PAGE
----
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Drones used to track wildlife

Drones used to track wildlife

ANU and USYD working in tandem to track radio-tagged wildlife

Researchers at The Australian National University (ANU) and The University of Sydney (USYD) have developed a world-first radio-tracking drone to locate radio-tagged wildlife.

The system has been tested by tracking bettongs at the Mulligan’s Flat woodland sanctuary in Canberra.

According to ANU Fenner School of Environment and Society lead research, Dr Debbie Saunders, the drones have successfully detected radio transmitters weighing as little as one gram.

The robot consists of an off-the-shelf drone or unmanned aerial vehicle (UAV). The custom-built miniature receiver and antenna provide real-time information on radio-tracked wildlife, which are mapped live on a laptop.

“The small aerial robot will allow researchers to more rapidly and accurately find tagged wildlife, gain insights into movements of some of the world’s smallest and least known species, and access areas that are otherwise inaccessible,” Saunders said.

The University of Sydney, Australian Centre for Field Robotics (ACFR) researcher, Oliver Cliff, said the technology has generated international interest.

“We’ve had interest in our system from all around the world. We are still doing some fine tuning but we’ve achieved more than has ever been done before,” he said.

“We have done more than 150 test flights and have demonstrated how the drones can find and map the locations of animals with radio tags,” he added.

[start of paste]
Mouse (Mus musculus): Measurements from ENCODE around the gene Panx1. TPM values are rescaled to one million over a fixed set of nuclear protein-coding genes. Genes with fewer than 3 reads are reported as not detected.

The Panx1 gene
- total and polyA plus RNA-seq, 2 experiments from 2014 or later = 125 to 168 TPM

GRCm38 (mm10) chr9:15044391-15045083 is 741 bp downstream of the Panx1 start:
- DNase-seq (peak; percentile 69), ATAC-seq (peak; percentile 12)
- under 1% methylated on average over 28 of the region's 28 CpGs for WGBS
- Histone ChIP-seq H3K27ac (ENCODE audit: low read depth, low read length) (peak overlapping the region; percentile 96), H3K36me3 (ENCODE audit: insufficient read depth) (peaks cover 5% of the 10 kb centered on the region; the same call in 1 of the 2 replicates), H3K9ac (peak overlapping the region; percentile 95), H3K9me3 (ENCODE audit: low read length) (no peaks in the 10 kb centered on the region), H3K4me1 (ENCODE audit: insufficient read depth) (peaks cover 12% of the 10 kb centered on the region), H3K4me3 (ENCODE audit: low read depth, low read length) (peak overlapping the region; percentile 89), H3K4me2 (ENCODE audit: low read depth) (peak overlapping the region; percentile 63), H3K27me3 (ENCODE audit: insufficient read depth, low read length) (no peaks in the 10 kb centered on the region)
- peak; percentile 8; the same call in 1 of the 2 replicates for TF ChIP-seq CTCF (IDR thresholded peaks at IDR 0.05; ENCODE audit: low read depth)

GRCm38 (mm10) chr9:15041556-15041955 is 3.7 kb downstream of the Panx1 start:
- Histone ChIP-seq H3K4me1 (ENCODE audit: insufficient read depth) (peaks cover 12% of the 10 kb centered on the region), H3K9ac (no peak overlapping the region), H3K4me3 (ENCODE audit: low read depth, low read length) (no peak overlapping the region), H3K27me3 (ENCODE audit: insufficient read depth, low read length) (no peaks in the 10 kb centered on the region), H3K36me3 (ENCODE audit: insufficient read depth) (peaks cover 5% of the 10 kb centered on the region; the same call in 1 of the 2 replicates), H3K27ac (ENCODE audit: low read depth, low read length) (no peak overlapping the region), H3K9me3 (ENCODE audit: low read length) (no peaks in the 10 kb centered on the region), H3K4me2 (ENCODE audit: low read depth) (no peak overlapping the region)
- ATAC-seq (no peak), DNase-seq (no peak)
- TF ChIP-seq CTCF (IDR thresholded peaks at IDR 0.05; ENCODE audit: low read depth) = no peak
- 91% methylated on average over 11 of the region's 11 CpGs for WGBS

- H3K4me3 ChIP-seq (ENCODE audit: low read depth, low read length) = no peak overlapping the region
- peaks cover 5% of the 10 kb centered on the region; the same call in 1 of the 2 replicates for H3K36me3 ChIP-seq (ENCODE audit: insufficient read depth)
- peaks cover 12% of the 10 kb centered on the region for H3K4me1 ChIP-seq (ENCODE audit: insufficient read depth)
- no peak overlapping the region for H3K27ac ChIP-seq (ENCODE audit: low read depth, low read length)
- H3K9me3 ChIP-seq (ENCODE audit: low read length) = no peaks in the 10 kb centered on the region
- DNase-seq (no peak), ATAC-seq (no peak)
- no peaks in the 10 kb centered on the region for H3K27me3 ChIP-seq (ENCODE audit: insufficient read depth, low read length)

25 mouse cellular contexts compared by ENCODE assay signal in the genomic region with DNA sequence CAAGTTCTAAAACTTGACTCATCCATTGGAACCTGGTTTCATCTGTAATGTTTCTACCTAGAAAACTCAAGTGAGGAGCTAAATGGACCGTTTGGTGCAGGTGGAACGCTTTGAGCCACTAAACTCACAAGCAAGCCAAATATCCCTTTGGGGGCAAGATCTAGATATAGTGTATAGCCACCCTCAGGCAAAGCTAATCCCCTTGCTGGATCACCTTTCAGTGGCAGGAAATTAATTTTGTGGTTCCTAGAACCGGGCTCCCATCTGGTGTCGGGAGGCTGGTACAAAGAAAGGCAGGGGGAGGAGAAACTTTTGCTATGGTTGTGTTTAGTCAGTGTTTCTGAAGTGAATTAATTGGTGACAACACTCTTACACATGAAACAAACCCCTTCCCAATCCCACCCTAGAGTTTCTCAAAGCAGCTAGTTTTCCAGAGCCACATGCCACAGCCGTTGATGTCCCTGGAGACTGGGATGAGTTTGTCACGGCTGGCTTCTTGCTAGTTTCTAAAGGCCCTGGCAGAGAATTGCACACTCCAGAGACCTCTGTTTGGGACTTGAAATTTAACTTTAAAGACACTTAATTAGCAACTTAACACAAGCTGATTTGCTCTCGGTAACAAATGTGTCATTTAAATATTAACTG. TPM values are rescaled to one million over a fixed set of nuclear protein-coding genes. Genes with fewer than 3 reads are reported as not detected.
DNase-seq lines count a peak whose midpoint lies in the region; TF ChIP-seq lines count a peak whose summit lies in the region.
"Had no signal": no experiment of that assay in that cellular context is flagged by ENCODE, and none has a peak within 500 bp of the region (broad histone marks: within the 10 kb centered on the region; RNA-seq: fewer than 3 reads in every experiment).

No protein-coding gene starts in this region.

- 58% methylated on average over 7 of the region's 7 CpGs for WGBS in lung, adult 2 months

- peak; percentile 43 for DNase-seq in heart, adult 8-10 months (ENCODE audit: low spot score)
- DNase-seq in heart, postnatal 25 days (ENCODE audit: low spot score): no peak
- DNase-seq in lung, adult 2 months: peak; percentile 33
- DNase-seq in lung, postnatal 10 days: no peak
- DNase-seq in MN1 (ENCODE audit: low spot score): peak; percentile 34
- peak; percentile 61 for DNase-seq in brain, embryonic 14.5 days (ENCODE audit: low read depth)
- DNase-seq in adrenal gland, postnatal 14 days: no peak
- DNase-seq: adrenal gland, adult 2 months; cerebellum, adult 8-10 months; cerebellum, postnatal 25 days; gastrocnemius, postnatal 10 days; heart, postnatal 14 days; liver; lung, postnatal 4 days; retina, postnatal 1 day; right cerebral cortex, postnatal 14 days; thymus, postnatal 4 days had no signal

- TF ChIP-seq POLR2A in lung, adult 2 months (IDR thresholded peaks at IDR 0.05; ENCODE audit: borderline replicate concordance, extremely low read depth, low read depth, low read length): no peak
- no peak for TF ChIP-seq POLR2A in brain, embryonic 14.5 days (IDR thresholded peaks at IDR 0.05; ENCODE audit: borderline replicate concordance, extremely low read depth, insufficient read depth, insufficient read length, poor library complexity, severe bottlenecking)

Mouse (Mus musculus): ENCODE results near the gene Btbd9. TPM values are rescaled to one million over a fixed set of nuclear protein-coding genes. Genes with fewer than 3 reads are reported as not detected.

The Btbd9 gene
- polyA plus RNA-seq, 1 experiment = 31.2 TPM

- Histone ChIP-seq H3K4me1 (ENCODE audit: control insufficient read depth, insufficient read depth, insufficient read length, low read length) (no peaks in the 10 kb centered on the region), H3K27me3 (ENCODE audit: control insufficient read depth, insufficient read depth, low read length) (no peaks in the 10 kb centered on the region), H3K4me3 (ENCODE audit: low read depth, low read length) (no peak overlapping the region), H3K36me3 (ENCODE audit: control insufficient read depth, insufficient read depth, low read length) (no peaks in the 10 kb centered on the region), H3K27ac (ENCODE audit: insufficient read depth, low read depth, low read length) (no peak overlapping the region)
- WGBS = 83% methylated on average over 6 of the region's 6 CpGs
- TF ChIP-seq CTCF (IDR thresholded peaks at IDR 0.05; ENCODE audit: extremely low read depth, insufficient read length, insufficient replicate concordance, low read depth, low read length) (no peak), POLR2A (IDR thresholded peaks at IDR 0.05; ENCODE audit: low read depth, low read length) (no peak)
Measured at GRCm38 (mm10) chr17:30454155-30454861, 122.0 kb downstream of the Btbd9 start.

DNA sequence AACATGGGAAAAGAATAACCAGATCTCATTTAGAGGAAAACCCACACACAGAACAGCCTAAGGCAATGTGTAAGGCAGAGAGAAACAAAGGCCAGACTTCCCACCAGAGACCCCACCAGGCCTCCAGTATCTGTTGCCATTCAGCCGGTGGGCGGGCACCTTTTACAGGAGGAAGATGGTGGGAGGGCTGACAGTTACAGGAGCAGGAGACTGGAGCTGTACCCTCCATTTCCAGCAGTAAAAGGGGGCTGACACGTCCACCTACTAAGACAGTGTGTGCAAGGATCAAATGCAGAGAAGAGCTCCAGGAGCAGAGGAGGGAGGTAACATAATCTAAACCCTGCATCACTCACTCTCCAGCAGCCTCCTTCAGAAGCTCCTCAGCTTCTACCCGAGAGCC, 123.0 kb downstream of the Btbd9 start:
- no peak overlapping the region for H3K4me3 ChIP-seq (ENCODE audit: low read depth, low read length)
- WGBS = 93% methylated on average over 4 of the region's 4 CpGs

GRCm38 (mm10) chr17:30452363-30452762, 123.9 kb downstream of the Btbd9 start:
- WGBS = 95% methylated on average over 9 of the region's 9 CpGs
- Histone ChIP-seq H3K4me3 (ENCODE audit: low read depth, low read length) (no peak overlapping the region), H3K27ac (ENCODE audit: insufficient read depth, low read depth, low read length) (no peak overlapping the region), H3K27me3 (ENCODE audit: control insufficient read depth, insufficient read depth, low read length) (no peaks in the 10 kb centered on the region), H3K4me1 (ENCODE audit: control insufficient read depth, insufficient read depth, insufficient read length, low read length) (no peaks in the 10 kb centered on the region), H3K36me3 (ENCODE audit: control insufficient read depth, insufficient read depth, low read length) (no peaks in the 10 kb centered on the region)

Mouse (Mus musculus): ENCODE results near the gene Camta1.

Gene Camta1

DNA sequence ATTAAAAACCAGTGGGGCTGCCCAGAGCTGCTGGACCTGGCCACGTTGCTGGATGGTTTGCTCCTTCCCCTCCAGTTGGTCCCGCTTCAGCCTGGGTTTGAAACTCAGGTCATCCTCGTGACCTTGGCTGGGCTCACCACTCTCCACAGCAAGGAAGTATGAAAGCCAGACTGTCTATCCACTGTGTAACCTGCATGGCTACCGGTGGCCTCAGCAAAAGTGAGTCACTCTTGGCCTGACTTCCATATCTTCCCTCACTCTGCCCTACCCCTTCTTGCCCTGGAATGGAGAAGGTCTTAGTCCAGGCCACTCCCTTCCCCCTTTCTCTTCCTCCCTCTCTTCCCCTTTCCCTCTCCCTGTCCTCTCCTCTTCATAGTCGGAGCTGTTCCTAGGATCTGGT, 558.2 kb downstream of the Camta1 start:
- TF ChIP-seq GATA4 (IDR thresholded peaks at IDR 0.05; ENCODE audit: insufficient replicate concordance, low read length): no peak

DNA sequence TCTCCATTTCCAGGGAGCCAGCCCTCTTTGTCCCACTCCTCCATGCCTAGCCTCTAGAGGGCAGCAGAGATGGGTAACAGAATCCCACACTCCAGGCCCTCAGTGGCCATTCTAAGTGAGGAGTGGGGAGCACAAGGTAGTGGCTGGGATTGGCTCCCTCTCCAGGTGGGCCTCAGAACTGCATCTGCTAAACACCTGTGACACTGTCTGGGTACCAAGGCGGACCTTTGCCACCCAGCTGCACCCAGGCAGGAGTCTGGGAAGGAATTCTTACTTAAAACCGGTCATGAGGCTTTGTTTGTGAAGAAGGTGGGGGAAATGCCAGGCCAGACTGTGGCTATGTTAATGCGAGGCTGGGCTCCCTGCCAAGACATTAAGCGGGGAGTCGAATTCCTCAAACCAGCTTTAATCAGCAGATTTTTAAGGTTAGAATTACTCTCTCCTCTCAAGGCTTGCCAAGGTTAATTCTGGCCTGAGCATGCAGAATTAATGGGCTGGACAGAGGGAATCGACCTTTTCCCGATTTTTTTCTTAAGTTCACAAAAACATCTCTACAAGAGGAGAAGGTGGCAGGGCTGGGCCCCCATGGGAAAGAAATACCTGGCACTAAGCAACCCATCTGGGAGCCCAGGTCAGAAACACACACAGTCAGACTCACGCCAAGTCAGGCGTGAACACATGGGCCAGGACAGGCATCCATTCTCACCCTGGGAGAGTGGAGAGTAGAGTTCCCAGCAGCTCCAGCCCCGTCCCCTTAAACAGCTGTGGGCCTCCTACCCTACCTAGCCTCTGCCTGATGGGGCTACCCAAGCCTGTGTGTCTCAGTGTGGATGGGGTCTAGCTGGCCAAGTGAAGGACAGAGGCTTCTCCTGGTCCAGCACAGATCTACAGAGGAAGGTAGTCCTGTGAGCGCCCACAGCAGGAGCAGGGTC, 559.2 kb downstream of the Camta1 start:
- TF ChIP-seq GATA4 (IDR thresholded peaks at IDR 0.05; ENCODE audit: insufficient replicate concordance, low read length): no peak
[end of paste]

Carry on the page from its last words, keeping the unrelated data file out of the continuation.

The system is funded by an ARC Linkage Project Grant and Loro Parque Foundacion. It has been built and tested over the past two and a half years with Dr Robert Fitch and his team at the ACFR at the University of Sydney.

ANU associate professor, Adrian Manning, also from the Fenner School of Environment and Society, has helped the team by attaching VHF and GPS collars on bettongs at Mulligan’s Flat.

“Radio tracking of collars manually is very time consuming. Early indications are that the drones could save a huge amount of time,” Manning said.

“If you have two operators working and they can put the drone up in two bursts of 20 minutes, they can do what would take half a day or more to do using ground methods,” he added.

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Tags Loro Parque FoundacionThe Australian National UniversityDebbie SaundersAustralian Centre for Field RoboticsOliver CliffThe University of SydneyANU Fenner School of Environment and Society

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